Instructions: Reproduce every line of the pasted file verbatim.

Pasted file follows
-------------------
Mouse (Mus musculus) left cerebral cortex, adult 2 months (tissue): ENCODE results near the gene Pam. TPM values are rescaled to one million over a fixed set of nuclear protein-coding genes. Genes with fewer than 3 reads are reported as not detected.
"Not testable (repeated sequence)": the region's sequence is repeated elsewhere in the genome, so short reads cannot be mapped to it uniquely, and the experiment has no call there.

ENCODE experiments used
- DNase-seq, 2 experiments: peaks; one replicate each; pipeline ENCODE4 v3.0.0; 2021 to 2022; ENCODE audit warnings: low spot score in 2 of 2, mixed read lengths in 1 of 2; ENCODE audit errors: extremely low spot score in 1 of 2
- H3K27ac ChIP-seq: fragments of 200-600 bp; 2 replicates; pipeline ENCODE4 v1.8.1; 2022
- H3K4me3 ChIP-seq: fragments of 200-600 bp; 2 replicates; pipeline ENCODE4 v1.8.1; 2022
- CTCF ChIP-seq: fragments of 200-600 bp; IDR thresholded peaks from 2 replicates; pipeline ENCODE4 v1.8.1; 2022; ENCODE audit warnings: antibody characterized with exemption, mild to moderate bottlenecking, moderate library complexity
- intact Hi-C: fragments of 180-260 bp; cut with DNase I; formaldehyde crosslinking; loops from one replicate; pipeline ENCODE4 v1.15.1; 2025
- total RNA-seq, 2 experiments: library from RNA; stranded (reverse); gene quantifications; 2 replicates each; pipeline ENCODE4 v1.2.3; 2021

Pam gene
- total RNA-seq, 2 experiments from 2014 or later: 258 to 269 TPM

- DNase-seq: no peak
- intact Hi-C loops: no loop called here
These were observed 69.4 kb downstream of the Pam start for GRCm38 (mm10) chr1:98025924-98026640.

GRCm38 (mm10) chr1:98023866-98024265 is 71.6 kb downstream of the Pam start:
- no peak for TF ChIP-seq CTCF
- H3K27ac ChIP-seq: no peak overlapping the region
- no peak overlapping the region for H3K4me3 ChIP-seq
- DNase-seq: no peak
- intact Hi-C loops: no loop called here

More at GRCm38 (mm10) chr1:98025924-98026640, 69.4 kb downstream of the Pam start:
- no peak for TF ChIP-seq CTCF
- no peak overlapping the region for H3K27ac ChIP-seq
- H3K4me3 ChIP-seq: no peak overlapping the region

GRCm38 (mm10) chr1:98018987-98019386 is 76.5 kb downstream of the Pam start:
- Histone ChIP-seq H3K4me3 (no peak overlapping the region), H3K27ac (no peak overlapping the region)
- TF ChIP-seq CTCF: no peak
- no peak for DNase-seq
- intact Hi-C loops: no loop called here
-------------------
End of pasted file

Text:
Mouse (Mus musculus) left cerebral cortex, adult 2 months (tissue): ENCODE results near the gene Pam. TPM values are rescaled to one million over a fixed set of nuclear protein-coding genes. Genes with fewer than 3 reads are reported as not detected.
"Not testable (repeated sequence)": the region's sequence is repeated elsewhere in the genome, so short reads cannot be mapped to it uniquely, and the experiment has no call there.

ENCODE experiments used
- DNase-seq, 2 experiments: peaks; one replicate each; pipeline ENCODE4 v3.0.0; 2021 to 2022; ENCODE audit warnings: low spot score in 2 of 2, mixed read lengths in 1 of 2; ENCODE audit errors: extremely low spot score in 1 of 2
- H3K27ac ChIP-seq: fragments of 200-600 bp; 2 replicates; pipeline ENCODE4 v1.8.1; 2022
- H3K4me3 ChIP-seq: fragments of 200-600 bp; 2 replicates; pipeline ENCODE4 v1.8.1; 2022
- CTCF ChIP-seq: fragments of 200-600 bp; IDR thresholded peaks from 2 replicates; pipeline ENCODE4 v1.8.1; 2022; ENCODE audit warnings: antibody characterized with exemption, mild to moderate bottlenecking, moderate library complexity
- intact Hi-C: fragments of 180-260 bp; cut with DNase I; formaldehyde crosslinking; loops from one replicate; pipeline ENCODE4 v1.15.1; 2025
- total RNA-seq, 2 experiments: library from RNA; stranded (reverse); gene quantifications; 2 replicates each; pipeline ENCODE4 v1.2.3; 2021

Pam gene
- total RNA-seq, 2 experiments from 2014 or later: 258 to 269 TPM

- DNase-seq: no peak
- intact Hi-C loops: no loop called here
These were observed 69.4 kb downstream of the Pam start for GRCm38 (mm10) chr1:98025924-98026640.

GRCm38 (mm10) chr1:98023866-98024265 is 71.6 kb downstream of the Pam start:
- no peak for TF ChIP-seq CTCF
- H3K27ac ChIP-seq: no peak overlapping the region
- no peak overlapping the region for H3K4me3 ChIP-seq
- DNase-seq: no peak
- intact Hi-C loops: no loop called here

More at GRCm38 (mm10) chr1:98025924-98026640, 69.4 kb downstream of the Pam start:
- no peak for TF ChIP-seq CTCF
- no peak overlapping the region for H3K27ac ChIP-seq
- H3K4me3 ChIP-seq: no peak overlapping the region

GRCm38 (mm10) chr1:98018987-98019386 is 76.5 kb downstream of the Pam start:
- Histone ChIP-seq H3K4me3 (no peak overlapping the region), H3K27ac (no peak overlapping the region)
- TF ChIP-seq CTCF: no peak
- no peak for DNase-seq
- intact Hi-C loops: no loop called here